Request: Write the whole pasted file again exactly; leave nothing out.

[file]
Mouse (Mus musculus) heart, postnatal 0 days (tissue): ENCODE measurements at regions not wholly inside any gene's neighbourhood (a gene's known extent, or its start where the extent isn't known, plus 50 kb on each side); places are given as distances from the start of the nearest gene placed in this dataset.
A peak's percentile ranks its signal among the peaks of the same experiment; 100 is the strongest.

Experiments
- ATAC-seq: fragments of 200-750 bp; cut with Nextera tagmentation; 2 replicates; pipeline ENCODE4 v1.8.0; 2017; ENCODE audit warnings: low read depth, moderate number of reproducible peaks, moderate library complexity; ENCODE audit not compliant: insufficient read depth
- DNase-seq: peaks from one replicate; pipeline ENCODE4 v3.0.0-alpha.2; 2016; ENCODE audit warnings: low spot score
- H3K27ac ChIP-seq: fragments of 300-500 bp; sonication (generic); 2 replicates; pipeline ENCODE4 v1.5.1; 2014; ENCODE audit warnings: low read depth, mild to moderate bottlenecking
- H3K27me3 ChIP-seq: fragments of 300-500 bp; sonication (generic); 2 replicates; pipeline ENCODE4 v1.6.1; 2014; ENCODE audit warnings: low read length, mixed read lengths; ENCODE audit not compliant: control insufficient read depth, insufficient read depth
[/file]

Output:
Mouse (Mus musculus) heart, postnatal 0 days (tissue): ENCODE measurements at regions not wholly inside any gene's neighbourhood (a gene's known extent, or its start where the extent isn't known, plus 50 kb on each side); places are given as distances from the start of the nearest gene placed in this dataset.
A peak's percentile ranks its signal among the peaks of the same experiment; 100 is the strongest.

Experiments
- ATAC-seq: fragments of 200-750 bp; cut with Nextera tagmentation; 2 replicates; pipeline ENCODE4 v1.8.0; 2017; ENCODE audit warnings: low read depth, moderate number of reproducible peaks, moderate library complexity; ENCODE audit not compliant: insufficient read depth
- DNase-seq: peaks from one replicate; pipeline ENCODE4 v3.0.0-alpha.2; 2016; ENCODE audit warnings: low spot score
- H3K27ac ChIP-seq: fragments of 300-500 bp; sonication (generic); 2 replicates; pipeline ENCODE4 v1.5.1; 2014; ENCODE audit warnings: low read depth, mild to moderate bottlenecking
- H3K27me3 ChIP-seq: fragments of 300-500 bp; sonication (generic); 2 replicates; pipeline ENCODE4 v1.6.1; 2014; ENCODE audit warnings: low read length, mixed read lengths; ENCODE audit not compliant: control insufficient read depth, insufficient read depth